Egypt Sunday, 27 April 2008


Hallo-wherefrom-whatyourname

That's a typical Egyptian greeting, which is closely followed by a rapid fire of insistence to buy any thing or service you could imagine not requiring.

Ironically at the Egyptian border of Salloum in the North West of the country I was unable to solicit the services of such an Egyptian entrepreneur, well not instantly. This border crossing was supposedly the most complicated I would encounter on my entire trip, and it exceeded even those expectations. A brief summary of the objectives of this border are as follows:

  • Validate pre-arranged visa & get passport stamped
  • Get carnet book checked against chassis number
  • Have vehicle emissions checked, and chassis number traced onto a piece of paper
  • Buy 3rd party insurance
  • Get carnet validated & stamped
  • Get 'mini carnet' & Egyptian drivers license (plastic card)
  • Rental & attachment of Egyptian number plates
  • Final check of passport and processed paperwork
In addition (and crucial to ensuring the end-to-end process took 4.5 hours) was that each of the above items takes place in a different building well spread apart, and more importantly after each step one must visit a photocopying office to make duplicates of each, as a pre-requisite for the next step. After step three I managed to employ the services of a local entrepreneur who helped me through each of the steps slightly quicker than I could have done myself.

Then, after having several hundred Gippo pounds liberated from my wallet I pushed through to my overnight destination of Marsa Matruh. It was to be my longest riding day so far given the stretch in Libya to get to the border. I pushed for this town because I had fond memories of visiting it many years ago, and it was were my Grandfather (Jackson) was stationed in WWII.

In the morning I rode further along the coast to Alexandria and then into the mayhem of Cairo, where I reckon the traffic is slower moving than it was when they built the pyramids. I spent a few days in Cairo arranging my Sudanese visa (only place it can be obtained) & servicing my bike. I took my bike to a back-street mechanic named Mohammed Anwar, who had come highly recommended by countless other bikers. We did an extensive service and changed sprockets, chain & tyres (all of which I was carrying). We worked late into the night and I shared some tasty nosh with the lads afterwards.




The following day I was to be caught short of a latrine on a few occasions with the first strike of the unavoidable gippo guts. I like to call it the 'Cairo Quickstep' and have a new appreciation for the robes that these chaps wear. I can't think of anything more practical for performing a dark alley squat in.

After a few days in Cairo I was busting to get off the khazi and back into the saddle and on the road. After a brief stop at the pyramids to take the compulsory, token Giza Pyramid photo I headed East for Suez and then down the coast. I had planned this to be a very long and diverse day of riding to sample a little bit of everything Egypt has to offer; the madness of Cairo, winding roads & turquoise waters of the Eastern coast, the mountainous desert crossing to; the fertile banks of the nile. Although long (870kms) it was a thoroughly enjoyable day. I should probably explain that I wasn't missing everything else Egypt has to offer as I had explored Egypt extensively for five weeks as a juvenile backpacker almost 11 years ago.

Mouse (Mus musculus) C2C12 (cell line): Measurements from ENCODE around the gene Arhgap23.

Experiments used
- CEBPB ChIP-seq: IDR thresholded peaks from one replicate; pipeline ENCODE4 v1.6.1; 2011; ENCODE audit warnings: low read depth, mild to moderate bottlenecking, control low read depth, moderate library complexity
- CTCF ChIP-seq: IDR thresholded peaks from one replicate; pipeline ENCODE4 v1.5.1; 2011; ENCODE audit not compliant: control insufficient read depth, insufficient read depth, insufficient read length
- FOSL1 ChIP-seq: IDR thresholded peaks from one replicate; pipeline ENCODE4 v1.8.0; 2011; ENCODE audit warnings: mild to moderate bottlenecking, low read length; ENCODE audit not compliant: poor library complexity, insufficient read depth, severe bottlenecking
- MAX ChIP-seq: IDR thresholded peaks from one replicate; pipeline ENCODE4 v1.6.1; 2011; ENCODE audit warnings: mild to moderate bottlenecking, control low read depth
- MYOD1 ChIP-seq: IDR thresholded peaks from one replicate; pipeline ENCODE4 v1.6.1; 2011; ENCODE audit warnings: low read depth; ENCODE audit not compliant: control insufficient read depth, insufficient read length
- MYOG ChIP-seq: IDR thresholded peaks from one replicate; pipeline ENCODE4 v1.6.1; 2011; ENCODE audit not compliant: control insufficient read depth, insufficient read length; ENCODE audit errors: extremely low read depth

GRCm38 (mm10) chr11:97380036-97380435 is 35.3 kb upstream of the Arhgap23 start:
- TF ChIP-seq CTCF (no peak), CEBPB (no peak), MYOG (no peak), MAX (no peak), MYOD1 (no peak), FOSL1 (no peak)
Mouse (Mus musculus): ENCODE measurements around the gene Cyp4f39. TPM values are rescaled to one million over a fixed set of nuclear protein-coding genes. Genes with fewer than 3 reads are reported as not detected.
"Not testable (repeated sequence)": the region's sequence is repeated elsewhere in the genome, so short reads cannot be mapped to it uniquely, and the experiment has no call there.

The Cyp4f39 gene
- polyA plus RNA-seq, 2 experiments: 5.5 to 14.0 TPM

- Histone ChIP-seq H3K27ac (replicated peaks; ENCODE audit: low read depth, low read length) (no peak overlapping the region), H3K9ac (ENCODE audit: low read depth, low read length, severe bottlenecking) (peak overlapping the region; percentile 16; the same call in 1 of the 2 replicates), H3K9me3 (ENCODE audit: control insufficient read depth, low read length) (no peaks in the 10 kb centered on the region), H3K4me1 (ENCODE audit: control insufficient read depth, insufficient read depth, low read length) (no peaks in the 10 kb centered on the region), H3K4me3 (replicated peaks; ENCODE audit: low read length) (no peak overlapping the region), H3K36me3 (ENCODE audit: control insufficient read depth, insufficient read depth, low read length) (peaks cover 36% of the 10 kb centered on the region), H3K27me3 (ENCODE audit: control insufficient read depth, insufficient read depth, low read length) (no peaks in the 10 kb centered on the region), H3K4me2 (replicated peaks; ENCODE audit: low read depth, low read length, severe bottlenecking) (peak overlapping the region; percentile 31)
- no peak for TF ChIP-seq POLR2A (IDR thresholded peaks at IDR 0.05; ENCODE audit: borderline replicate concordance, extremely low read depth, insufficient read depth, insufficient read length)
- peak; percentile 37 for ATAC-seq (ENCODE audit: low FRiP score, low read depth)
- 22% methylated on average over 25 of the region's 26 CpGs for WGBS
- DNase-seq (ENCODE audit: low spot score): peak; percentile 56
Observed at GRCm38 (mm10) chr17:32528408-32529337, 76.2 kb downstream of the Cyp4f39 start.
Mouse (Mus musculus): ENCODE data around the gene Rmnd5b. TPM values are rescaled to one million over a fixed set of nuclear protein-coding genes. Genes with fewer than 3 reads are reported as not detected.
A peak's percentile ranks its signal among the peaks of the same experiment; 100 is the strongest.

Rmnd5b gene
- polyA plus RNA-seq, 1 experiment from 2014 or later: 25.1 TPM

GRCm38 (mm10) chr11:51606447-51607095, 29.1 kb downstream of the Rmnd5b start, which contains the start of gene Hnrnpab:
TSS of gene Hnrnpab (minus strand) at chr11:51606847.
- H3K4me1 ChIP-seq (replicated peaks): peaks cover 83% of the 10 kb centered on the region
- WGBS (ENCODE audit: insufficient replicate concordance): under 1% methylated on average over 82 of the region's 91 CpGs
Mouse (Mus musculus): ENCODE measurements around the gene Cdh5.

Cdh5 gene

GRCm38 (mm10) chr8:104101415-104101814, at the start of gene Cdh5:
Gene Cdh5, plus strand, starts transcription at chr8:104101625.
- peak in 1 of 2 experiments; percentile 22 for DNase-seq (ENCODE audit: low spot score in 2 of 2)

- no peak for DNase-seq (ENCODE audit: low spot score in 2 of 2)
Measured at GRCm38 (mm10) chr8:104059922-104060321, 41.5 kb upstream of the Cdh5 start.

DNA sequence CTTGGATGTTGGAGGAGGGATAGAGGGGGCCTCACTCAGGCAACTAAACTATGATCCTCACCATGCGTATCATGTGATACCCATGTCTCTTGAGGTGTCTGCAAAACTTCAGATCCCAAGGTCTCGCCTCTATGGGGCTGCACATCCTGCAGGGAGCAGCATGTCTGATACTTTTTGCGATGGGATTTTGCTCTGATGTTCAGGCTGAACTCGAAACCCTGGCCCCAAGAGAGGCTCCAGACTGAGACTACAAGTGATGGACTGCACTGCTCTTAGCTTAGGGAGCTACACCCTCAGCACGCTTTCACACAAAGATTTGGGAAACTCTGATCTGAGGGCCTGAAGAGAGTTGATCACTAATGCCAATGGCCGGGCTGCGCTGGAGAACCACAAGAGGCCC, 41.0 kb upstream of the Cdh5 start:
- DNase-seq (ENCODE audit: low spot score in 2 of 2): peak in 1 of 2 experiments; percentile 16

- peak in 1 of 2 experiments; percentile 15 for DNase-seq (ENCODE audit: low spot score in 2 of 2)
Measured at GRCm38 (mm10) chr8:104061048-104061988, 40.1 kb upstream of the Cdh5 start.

The following morning (Saturday) I had to make for the Southern Nile town of Aswan to process my paperwork for the Monday ferry crossing into The Sudan. Unfortunately I was detained against my will at a police roadblock for several hours and as a result missed making it to Aswan in time. There was an arsenal of weapons on display at this checkpoint and I wasn't going to test any of the itchy trigger fingers. As a result I've spent just over a week in Aswan, among other things strolling their big and very interesting market (picture to left), tinkering with my bike, and doing a bit of soft sand desert training in preparation for the Sudan.

Like myself, my bike had started developing a slightly concerning noise from below, so I took the opportunity to check my valves (well the bikes valves). My local contact found the ideal place for me to perform this work; the lounge of his cousin (who's seen showing off his water refrigeration facility)


The photo's below show the Nile view from my balcony, a typical Felluca on the Nile and then lastly me getting a few beers in with the lads. As you can see I like to dress so as to blend in seamlessly with the locals.



Tomorrow (Monday) I'll finally be catching the ferry across Lake Nasser and into the Sudan, where the adventure riding really starts. The road to Khartoum tracks the Nile most of the way on very bad or non-existent roads, in sweltering heat, but encountering the very friendly Nubian people.

The parting shot is of the April playmate of the month from the africanenduro calendar.

# posted by Mark @ 15:51